Democracy allocates votes to alternative political ends - like markets allocate resources to the production of alternative competing goods and services. And just like markets, democracy can function too slowly or too fast, over- or under-react, produce cycles and unwanted results. At least democratic processes, at their simplest, are égalitarian, one person one vote, in theory, while markets are equivalent to multiple voting weighted by wealth; though in practice income and wealth inequality naturally biases and perverts democratic processes. But both markets and democracy - though defective - are the best instruments we have to organize our societies.

Indignation has proven to be contagious. The Spanish example has been followed across Europe: young people, though in much smaller numbers, have taken to the streets in Hamburg, Vienna and Rome. The lost generation has voiced its indignation in Lisbon, Paris, Athens and elsewhere. In Paris 2,000 young demonstrators occupied the entrance to the Bastille Opera and half the Place de la Bastille, demanding "démocratie réelle" and measures against a 20% rate of youth unemployment. Eventually they were dispersed by tear gas.

In Portugal as early as 12 March, 200,000 people marched down the Avenida de Liberdade in Lisbon - the biggest demonstration in Portugal since the 1974 Carnation Revolution. Again, it started with an appeal on Facebook by students of Coimbra University, calling upon the Geração [à] rasca (or the “troubled generation") to join together in protest. "We, the unemployed, the underpaid and the interns, are the best educated generation in the country's history," they wrote. "We are protesting so that those responsible for our precarious situation quickly change this untenable reality." (See “The Rage of the 'Indignants' - A European Generation Takes to the Streets”, Spiegel Online, 7 June). “Portugal is the fourth-poorest country in the euro zone. Even in Greece, the per capita gross domestic product is higher. Unemployment has almost doubled to 12.6 percent in six years; among people under 25 the jobless rate is 27 percent. Of those who do have jobs, more than half are working in temporary positions. Many are pseudo self-employed, earn very little and must pay a tax rate of up to 50 percent. They receive no social insurance benefits.” (Ibidem).

In Greece resistance to the austerity measures forced on Papandreu’s Socialist government by EU authorities and the IMF, to reassure financial markets, last Sunday elicited the eleventh general strike. More than 50,000 protesters, self-professed “Indignant Citizens” after the Spanish model, gathered around Syntagma Square and were involved in violent clashes. It is certain that this kind of resistance will raise the interest rate spread on Greek sovereign debt over German bonds (already of the order of 15%), and the probability of sovereign default. Yet if this is the cost of popular sovereignty, which is what democracy means, it is still cheap at the price.


Carmen said...

What you say about the 15 June clashes in Barcelona is true, but Zapatero is not responsible for police repression in Catalonia. This is the responsibility of the Catalan government, which since the recent regional elections is in the hands of CIU, the nationalist right.

D. Mario Nuti said...

I stand corrected, thanks. I thought the secret police must be a central government responsibility. Clearly the provocateurs were simply local policemen in plainclothes. I will make a correction on the original post.

Carmen said...

Catalonia'a own police force, called "Mossos d'Esquadra", is one of the powers transferred to the autonomous region where nationalist claims are strongest (the other is the Basque Country, regional police there is called Ertzaintza). They are not municipal police, they are autonomous. If you look at the Youtube video of the police charge you can easily distinguish between the Mossos and the Guardia Civil (state police).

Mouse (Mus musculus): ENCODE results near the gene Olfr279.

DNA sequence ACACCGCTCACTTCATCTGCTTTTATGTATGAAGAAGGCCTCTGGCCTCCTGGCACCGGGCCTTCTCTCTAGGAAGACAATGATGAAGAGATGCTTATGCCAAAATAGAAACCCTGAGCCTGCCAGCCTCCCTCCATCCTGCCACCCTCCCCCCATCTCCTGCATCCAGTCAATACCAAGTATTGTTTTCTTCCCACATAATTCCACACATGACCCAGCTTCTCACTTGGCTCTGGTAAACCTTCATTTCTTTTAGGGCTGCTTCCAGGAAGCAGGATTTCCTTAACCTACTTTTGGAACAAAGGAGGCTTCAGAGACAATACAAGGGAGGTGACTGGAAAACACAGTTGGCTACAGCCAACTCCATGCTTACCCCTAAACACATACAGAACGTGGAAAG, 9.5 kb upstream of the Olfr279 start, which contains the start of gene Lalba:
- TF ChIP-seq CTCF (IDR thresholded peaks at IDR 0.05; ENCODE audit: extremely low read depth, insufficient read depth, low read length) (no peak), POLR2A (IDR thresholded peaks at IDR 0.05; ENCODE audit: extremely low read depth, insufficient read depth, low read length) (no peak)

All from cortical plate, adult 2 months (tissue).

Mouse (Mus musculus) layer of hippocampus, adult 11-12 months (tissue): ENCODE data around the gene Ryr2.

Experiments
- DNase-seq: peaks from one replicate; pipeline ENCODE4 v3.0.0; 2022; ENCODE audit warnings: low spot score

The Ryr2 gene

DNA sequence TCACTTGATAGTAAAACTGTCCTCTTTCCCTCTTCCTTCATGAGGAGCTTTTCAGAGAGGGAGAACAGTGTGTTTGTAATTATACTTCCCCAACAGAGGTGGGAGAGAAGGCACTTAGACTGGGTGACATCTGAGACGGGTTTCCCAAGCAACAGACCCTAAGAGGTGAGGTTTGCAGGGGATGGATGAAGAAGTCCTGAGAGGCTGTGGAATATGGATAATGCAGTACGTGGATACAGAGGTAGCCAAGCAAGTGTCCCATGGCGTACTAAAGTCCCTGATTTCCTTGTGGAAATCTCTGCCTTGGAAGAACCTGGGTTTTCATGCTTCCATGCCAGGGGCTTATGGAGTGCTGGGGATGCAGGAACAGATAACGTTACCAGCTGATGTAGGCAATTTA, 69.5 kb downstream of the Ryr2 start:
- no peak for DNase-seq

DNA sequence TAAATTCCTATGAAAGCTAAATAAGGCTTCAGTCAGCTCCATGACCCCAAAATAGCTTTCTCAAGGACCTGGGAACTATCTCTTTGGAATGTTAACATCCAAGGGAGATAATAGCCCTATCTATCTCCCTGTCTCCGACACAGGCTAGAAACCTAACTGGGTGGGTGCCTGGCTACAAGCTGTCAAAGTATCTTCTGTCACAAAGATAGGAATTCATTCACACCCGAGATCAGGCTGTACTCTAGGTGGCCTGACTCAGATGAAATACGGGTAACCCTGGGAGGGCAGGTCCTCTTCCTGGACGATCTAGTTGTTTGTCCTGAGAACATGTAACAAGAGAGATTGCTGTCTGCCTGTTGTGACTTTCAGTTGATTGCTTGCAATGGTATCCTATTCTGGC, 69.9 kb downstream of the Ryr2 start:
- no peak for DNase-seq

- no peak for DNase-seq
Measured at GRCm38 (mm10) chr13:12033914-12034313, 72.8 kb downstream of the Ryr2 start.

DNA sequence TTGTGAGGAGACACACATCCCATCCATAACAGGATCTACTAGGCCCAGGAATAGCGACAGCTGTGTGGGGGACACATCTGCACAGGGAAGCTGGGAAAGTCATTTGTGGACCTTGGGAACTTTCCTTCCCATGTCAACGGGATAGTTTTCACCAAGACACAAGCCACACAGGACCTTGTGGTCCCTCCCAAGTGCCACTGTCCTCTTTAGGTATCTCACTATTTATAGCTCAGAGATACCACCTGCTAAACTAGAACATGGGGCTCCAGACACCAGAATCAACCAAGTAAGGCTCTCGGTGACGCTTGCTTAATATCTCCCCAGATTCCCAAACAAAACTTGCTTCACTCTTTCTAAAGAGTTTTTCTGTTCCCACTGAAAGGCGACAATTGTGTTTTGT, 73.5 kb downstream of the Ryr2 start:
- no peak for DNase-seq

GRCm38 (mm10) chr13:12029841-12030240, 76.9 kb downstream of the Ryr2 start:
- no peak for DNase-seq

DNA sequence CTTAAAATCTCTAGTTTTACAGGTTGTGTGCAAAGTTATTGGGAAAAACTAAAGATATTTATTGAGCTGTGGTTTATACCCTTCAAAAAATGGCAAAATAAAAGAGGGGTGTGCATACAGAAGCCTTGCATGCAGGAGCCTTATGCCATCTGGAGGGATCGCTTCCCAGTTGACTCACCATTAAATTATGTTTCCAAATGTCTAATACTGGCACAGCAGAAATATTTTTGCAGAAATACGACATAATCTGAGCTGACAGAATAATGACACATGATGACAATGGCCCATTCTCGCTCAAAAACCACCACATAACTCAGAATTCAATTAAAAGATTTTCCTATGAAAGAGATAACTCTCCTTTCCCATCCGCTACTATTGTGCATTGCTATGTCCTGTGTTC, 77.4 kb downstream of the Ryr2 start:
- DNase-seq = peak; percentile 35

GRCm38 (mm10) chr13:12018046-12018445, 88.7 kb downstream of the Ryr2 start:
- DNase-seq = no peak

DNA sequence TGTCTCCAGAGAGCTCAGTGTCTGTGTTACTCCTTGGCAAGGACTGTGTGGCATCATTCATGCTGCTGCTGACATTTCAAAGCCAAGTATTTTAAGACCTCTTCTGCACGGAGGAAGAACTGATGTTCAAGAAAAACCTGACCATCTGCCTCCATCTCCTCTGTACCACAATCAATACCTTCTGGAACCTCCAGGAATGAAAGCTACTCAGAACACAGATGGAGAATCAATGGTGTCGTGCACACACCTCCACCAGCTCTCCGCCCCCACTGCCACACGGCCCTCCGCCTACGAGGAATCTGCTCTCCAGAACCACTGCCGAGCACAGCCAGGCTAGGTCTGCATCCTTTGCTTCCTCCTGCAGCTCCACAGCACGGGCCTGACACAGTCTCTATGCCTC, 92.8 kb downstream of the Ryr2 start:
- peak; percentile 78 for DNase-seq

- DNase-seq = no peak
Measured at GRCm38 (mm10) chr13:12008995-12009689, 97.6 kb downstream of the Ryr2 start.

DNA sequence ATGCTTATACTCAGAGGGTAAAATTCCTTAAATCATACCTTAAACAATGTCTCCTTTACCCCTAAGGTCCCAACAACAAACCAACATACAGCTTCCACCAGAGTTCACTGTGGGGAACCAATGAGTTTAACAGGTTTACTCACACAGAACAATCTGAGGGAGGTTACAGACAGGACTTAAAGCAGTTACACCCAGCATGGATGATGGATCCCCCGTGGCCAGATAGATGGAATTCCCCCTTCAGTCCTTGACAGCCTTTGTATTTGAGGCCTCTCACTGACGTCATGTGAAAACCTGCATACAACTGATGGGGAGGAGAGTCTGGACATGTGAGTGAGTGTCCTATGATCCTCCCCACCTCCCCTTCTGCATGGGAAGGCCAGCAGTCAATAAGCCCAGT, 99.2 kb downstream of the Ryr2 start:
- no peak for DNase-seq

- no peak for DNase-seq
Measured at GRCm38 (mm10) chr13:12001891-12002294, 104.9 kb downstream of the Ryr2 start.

All this nationalism is so boring...

Felix said...

"à rasca" is a Portuguese popular slang expression.

if you are "à rasca" that means you are in troubles, you KNOW IT and you don´t find any issue whit dignity but you still sending MMS's to your friends whit the iPhone your father payed.
if you are "à rasca" you aren't violent so the next stage could be the "desperate generation" and than you could be aggressive!

so, my translation would be "afflicted generation" or something near by!

"junk generation", "geração rasca"(*) was the name we give to my generation, the precedent guys who showed is asses to the Education Minister when he reintroduced fees for the university studies in 15-April-1993 [ ] in fact our prime minister was one of the leaders of such generation!!!

*the proposition “à” changes everything “rasca” means junk, “à rascal” has one other meaning.

Félix, Lisboa

D. Mario Nuti said...

Thanks, Felix. A Portuguese friend had already explained to me the enormous difference between « geração à rasca » - a generation with extreme difficulties without a future – and « geração rasca » as a pejorative term, meaning a worthless generation.

My source, which I quoted, was Spiegel Online of 7 June: it was their mistake. I have now made a correction on the post.

Aurelia said...

Well! Mario I see that your attitude toward ”los indignados” is in a better path. Nonetheless, me, who lives in Catalonia, an area of Spain where already University teachers are being converted into faculty fellowships, if they are lucky and are not dismissed; and where hospitals are closing its operating rooms, I still disagree on some of your points.

Politically, I'm from a generation closer to yours than to those of “los indignados”. Therefore, me too, feel some kind of discomfort when I look at their disaffection for politicians. Though, as I have already said in my former intervention, I do think that their sudden apparition in the core squares of our main cities was politically right. Three are the main reasons.

1 .- None of the eligible political parties were adopting none of the economic heterodox proposals. Therefore, ideologically, it was quite impossible to vote for anyone. And someone has to tell it to them.